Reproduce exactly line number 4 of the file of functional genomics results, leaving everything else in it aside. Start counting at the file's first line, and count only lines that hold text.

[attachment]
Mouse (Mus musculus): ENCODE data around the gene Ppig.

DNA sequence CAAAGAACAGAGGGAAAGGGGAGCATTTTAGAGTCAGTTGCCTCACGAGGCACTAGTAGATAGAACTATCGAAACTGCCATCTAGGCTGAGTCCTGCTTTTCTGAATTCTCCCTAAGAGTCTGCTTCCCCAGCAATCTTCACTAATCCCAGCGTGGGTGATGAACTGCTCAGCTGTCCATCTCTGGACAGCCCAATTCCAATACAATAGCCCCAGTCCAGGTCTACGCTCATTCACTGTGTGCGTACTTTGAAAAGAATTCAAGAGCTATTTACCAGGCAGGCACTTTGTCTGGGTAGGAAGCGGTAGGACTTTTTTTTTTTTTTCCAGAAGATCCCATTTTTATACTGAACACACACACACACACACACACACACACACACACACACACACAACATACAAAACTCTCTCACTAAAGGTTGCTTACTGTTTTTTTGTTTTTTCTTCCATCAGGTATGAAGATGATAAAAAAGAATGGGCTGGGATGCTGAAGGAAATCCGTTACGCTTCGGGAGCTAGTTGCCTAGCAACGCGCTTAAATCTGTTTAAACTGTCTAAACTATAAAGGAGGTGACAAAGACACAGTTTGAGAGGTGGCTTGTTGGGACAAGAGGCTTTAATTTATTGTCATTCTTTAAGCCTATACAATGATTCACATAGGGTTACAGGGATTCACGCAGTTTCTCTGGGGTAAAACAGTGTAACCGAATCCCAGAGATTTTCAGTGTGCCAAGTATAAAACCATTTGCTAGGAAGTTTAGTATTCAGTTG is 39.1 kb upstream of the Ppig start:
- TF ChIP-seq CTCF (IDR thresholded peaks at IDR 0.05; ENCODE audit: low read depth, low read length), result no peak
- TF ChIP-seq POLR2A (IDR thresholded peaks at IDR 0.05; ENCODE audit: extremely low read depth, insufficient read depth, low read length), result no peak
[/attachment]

- TF ChIP-seq POLR2A (IDR thresholded peaks at IDR 0.05; ENCODE audit: extremely low read depth, insufficient read depth, low read length), result no peak